One of Gartner's top channel specialists has slammed modern vendor channel programs for failing to move on from the 1990s era of straight reselling and licensing models.
In a blog post, Gartner vice-president Tiffani Bova said that these dated programs are "holding channel leaders hostage" – and are stopping the channel back from evolving.
"Helping partners make a very thin margin deal more attractive, by artificially improving profits through incentives, has created a false sense of security that the existing business model will continue to deliver current levels of profitability for years to come," she wrote.
The move to cloud models is threatening traditional programs, and Bova calls on vendors to "take some risks" with program development.
She said a "re-imagination of how to work with the channel will be necessary if a provider wants to respond accordingly to the new speed of business and IT departments".
"The bottom line is: both vendors and the indirect channel need to look back fondly and remember their favourite channel programs from the ‘90s which brought a sense of stability and predictability to the business — because those days are long gone."
There are movements among the vendor community to take a new approach to their programs. Microsoft is pouring its energy in its Cloud Service Provider program, which demands puts demands on partners to innovate new ways to win and service customers and expand their share of spend.
At its World Partner Conference, Microsoft also revealed it would start grading partners on customers' consumption of the cloud services they had already purchased, such as utilising the full power of Office 365. This can partly be seen as a response to Google Apps, which has ousted Microsoft from many customer accounts despite its simpler functionality.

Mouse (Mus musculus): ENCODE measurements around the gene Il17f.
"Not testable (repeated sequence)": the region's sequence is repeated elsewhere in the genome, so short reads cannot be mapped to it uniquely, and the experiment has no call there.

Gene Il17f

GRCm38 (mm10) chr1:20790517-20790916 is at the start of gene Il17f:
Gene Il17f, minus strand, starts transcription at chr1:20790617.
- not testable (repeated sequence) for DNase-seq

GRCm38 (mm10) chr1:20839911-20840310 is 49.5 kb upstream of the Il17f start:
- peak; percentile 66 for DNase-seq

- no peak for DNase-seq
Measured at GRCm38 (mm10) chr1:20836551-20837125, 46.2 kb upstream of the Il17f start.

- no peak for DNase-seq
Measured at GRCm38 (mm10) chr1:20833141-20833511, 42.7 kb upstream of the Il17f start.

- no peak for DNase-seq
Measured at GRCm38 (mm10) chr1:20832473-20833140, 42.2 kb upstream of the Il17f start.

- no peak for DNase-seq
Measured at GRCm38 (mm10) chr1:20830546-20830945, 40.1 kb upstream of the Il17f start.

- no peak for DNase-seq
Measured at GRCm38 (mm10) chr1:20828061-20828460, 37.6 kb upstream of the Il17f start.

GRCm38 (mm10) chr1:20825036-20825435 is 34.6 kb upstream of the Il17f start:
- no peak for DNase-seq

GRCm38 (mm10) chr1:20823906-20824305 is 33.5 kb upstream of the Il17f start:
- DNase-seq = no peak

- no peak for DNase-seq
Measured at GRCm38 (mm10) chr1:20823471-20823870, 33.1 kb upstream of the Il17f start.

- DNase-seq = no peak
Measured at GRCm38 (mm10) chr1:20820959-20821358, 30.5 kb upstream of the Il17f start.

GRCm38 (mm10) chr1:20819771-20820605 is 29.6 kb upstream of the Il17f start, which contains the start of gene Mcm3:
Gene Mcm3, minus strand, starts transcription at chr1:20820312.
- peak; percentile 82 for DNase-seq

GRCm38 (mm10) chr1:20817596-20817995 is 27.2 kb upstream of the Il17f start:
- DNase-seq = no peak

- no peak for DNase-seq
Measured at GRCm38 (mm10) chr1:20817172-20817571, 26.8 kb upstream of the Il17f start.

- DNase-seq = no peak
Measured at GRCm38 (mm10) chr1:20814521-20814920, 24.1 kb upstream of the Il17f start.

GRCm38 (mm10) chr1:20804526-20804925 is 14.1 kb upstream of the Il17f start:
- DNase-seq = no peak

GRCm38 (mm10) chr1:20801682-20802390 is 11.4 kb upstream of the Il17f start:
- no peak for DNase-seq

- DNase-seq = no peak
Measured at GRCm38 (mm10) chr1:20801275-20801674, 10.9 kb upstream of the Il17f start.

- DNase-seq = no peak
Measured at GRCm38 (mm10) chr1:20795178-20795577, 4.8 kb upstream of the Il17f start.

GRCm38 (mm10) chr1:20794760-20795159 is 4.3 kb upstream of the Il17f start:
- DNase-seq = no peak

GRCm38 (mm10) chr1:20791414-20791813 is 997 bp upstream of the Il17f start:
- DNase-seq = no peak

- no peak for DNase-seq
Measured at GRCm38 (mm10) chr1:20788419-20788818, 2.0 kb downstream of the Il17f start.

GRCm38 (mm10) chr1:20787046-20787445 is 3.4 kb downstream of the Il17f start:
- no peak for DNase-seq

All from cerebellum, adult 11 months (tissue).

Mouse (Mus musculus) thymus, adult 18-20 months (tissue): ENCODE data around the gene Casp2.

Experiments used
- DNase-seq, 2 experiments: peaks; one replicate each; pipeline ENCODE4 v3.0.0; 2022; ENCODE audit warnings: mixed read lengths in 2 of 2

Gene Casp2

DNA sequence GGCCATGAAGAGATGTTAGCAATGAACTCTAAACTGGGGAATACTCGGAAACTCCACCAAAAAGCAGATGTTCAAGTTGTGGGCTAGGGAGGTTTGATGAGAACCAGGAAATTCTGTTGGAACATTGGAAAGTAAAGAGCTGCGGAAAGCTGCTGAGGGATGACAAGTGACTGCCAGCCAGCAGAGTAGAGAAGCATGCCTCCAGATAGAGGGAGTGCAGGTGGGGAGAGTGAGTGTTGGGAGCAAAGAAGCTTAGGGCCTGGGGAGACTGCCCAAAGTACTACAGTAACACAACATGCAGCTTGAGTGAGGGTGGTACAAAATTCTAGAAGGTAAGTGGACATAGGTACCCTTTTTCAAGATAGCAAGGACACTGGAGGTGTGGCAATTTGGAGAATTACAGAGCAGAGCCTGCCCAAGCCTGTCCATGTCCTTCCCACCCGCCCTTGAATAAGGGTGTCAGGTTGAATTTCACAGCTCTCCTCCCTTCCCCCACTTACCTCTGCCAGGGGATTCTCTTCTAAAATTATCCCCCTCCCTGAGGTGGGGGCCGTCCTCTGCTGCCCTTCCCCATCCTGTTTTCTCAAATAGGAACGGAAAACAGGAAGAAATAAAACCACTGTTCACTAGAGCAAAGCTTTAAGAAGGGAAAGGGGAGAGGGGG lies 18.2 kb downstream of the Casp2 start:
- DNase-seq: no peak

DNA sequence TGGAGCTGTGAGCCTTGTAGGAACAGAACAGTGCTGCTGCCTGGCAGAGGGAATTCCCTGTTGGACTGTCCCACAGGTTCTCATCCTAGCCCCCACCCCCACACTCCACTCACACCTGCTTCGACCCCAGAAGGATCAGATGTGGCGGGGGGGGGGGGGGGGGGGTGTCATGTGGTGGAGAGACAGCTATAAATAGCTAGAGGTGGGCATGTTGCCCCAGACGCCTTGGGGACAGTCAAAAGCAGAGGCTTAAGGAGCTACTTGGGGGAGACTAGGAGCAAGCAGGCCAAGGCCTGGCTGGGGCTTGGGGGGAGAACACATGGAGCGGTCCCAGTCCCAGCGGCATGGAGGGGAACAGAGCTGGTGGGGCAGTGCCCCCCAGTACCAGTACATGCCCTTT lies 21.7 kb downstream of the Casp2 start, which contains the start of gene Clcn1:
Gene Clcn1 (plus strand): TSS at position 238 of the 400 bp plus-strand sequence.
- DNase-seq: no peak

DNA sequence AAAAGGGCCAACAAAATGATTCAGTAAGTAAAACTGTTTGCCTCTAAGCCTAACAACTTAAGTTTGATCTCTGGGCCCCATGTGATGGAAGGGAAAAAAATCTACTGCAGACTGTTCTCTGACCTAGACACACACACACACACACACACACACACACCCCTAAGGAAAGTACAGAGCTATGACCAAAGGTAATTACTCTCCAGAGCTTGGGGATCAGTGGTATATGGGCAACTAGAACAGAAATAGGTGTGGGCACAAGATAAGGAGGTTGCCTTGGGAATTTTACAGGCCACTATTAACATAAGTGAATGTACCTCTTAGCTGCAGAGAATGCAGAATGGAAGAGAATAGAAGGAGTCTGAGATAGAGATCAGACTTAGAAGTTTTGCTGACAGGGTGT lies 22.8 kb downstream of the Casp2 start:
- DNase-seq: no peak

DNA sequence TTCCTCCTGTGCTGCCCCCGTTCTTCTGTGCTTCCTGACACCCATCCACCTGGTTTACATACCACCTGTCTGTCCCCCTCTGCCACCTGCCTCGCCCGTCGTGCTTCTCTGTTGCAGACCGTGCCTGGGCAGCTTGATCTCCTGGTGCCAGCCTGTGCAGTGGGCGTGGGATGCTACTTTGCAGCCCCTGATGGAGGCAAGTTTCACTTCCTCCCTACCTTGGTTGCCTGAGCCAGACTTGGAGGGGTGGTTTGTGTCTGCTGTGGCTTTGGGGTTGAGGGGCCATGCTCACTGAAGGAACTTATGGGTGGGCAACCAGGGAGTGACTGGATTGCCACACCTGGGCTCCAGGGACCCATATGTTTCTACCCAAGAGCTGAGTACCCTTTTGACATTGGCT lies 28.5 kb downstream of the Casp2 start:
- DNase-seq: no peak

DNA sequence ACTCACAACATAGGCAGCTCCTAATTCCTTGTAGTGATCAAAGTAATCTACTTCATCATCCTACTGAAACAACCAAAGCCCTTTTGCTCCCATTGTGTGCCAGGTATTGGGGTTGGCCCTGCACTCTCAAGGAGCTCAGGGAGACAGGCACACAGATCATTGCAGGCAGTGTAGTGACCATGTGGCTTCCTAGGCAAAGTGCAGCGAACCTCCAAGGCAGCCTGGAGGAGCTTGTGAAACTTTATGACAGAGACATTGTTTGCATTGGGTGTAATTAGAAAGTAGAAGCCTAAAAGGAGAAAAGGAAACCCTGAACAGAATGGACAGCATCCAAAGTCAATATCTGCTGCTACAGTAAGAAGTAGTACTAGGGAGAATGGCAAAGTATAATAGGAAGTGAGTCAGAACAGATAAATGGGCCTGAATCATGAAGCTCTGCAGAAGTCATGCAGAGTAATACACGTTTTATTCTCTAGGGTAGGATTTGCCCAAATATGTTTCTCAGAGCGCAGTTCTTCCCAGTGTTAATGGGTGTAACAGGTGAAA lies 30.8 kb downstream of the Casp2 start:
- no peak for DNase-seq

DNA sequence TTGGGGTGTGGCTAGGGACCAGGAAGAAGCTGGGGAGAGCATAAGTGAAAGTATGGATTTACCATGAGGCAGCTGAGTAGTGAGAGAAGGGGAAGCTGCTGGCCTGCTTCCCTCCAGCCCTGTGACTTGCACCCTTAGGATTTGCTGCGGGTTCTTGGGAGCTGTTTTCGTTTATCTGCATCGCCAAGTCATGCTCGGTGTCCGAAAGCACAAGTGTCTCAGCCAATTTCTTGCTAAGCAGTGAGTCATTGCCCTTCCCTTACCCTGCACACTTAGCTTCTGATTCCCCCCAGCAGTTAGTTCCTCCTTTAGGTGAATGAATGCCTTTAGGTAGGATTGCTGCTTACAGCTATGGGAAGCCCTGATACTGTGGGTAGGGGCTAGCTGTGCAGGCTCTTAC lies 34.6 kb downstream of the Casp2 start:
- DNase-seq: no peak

Lenovo is currently overhauling its program, following the acquisition of IBM's x86 server business. The launch of its managed service provider program, expected in Australia soon, will be a big change for a vendor that has primarily focused on the PC market for the past decade.
Traditional vendors are not the only ones under pressure to take a new approach to partnering. Recently, CRN USA news editor Steve Burke wrote a scathing review of Amazon Web Services' program, saying the public cloud giant's new managed services program "ignores the thousands and thousands of elite enterprise data centre partners and managed services providers that are driving the next-generation data centre strategies at the vast majority of businesses of all sizes".